Lake Oswego, OR
Tooth decay can be referred to in a variety of terms; many patients call it cavities, dental professionals often use the term caries, tooth decay is the damage that occurs to a tooth from the acids made by bacteria that thrives in food debris and plaque. At Nicholas Dose, DMD - Family Dental Care we take the time to educate our patients on the importance of removing decay-causing bacteria through daily oral hygiene. We also demonstrate brushing and flossing techniques and point out trouble spots, for patients who have higher levels of decay we can place sealants to serve as a barrier. Gaining the information, tools, and preventive steps can decrease your incidence of decay, and help you have healthier teeth longer.
The Decay of Teeth
Tooth decay begins with bacteria. Our mouths are constantly exposed large amounts of bacteria; it’s in the food we eat and the air we breathe. As we eat food, our body naturally creates a material known as plaque. Plaque is a blend of food, saliva, and bacteria. Plaque gathers and accumulates in your mouth, and finally resting between your teeth and along the gum line at the base of your teeth. Bacteria thrives in plaque, it happily feeds on the sugars that are so often found in much of our food, and as the bacteria feed, it emits an acid that decays our teeth. If a patient brushes their teeth at least twice a day, they are more likely to remove the plaque while it is still soft. Plaque that remains can then dry and become hard, this is known as tartar.
Tartar is calcified plaque. It is difficult to remove through brushing and the cause of tooth decay. As the tooth decays, there are varying restorations that we can perform depending on the severity of the decay.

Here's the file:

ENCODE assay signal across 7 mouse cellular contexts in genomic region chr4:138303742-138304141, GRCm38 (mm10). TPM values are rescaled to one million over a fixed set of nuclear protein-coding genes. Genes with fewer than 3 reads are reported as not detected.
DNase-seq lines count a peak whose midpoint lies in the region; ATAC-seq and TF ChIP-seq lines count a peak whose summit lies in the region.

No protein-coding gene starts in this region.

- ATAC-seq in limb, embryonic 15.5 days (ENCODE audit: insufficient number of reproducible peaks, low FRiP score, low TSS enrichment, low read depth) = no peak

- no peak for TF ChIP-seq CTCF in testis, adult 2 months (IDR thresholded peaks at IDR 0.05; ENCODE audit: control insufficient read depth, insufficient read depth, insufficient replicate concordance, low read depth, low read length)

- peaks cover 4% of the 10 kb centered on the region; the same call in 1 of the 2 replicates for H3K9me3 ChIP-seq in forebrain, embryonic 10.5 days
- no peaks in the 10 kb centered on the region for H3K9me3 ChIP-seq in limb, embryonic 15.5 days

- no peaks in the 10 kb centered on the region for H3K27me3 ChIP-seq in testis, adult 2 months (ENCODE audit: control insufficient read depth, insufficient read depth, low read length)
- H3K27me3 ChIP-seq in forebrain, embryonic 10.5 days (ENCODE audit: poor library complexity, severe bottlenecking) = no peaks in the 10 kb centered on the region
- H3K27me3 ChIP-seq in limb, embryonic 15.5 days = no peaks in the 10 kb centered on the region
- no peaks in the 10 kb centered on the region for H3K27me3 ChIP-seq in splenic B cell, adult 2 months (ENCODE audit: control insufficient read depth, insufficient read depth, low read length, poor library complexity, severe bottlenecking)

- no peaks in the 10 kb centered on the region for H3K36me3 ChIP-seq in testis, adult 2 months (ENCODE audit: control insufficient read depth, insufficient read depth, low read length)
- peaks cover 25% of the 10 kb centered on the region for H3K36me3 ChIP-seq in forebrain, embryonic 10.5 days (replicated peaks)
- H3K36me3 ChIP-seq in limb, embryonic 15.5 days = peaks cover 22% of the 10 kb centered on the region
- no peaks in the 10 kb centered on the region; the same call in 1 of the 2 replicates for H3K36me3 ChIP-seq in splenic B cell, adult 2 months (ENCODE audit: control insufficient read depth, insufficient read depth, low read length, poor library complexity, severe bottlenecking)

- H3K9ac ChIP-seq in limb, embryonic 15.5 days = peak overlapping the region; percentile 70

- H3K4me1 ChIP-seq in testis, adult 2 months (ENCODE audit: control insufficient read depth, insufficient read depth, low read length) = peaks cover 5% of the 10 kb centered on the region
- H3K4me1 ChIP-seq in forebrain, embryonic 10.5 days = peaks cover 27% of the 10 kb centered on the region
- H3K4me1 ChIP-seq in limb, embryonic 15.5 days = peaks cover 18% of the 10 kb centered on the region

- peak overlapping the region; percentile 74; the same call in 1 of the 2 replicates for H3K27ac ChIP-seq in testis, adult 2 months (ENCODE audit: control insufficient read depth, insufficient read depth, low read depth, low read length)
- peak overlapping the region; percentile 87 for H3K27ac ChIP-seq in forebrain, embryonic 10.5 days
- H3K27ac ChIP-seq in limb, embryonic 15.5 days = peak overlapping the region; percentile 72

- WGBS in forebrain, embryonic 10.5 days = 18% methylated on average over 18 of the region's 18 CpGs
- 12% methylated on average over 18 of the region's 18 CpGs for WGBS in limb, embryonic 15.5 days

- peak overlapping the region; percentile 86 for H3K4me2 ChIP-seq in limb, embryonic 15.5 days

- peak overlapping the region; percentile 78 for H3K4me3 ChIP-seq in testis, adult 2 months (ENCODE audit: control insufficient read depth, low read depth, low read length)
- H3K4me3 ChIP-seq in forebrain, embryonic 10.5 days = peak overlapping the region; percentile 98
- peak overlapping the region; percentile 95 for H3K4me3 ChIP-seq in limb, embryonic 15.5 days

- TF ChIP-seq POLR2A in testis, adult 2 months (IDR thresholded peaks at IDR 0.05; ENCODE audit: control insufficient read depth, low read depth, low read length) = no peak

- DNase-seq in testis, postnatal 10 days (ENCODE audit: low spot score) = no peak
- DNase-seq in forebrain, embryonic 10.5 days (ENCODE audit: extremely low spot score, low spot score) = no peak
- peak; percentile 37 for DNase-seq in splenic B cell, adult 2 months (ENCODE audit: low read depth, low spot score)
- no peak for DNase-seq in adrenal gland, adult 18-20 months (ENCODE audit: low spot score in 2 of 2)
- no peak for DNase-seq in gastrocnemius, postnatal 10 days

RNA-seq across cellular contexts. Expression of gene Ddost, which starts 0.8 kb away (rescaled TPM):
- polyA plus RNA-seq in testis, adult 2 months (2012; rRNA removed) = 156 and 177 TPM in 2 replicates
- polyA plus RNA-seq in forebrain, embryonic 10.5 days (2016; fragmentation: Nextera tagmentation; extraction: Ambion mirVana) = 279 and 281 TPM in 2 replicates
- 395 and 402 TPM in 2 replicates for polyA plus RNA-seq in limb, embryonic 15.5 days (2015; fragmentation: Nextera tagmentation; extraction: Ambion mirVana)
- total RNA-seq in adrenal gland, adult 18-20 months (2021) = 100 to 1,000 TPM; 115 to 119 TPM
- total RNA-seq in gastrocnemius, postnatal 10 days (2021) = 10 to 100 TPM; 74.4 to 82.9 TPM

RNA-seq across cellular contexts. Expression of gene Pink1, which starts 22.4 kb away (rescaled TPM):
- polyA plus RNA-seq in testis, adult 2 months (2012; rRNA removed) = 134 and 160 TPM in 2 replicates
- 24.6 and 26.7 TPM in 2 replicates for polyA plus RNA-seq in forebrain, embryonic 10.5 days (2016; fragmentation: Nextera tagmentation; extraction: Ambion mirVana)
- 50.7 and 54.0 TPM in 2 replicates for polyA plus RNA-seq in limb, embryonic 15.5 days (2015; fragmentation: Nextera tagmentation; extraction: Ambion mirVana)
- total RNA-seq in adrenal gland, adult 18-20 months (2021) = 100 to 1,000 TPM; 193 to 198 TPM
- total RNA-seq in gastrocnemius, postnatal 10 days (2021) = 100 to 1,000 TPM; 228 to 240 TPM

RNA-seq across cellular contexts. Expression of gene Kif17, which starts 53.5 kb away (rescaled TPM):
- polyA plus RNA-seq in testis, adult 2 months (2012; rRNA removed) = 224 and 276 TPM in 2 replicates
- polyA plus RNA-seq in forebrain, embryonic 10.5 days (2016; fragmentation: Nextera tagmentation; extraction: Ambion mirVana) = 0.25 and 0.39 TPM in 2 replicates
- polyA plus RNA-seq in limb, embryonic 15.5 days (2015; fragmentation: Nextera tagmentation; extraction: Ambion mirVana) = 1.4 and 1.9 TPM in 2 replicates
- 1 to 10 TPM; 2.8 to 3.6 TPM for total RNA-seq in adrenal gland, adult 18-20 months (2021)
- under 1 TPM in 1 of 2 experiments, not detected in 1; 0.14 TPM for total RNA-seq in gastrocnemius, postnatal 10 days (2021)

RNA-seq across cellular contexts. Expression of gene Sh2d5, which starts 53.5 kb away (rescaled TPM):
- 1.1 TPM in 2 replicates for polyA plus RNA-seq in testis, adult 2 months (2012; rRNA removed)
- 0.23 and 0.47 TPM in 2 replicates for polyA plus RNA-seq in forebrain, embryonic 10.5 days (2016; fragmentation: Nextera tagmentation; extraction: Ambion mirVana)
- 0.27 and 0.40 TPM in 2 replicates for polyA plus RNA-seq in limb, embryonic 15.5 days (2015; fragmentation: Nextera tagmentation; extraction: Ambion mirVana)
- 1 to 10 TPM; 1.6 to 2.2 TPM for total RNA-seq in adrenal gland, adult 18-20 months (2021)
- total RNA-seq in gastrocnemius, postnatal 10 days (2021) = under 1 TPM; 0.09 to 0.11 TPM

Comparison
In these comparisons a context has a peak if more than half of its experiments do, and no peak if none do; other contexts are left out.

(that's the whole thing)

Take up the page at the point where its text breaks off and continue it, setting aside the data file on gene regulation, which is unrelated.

|•||Small amounts of decay: Limited decay can be removed easily. This is what patients refer to as having a cavity, or caries. The decay is small in size and the hard enamel layer of the tooth. We remove the decayed portion of the tooth and then fill the space with tooth filling material such as amalgam or composite filler.|
|•||Larger amounts of decay: If Dr. Dose has to remove a significant portion of the tooth, we may recommend a more durable filling. This may include a partial crown, known as an inlay or onlay, or we may recommend a full crown. Dental crowns provide added strength to a tooth whose structure has been substantially compromised.|
|•||Root Canal Therapy: If decay is not resolved early, the decay can work its way deep into the tooth. A deep cavity can lead to a bacterial infection inside the pulp, or inner portion, of the tooth. Infected pulp cannot heal on its own, and should not be ignored. To save the tooth, and prevent the infection from spreading, we need to go inside the tooth and remove the source of the infection, clean the canal, and fill it with the medicated material. This process is known as a root canal. Following this therapeutic procedure, we cap the tooth with a dental crown to provide additional strength.|
Protecting your teeth from decay is important, there are steps you can take to help. Brushing your teeth twice a day, flossing before you retire each night, and using an antibacterial mouthwash daily, can make a significant difference in the health of your teeth.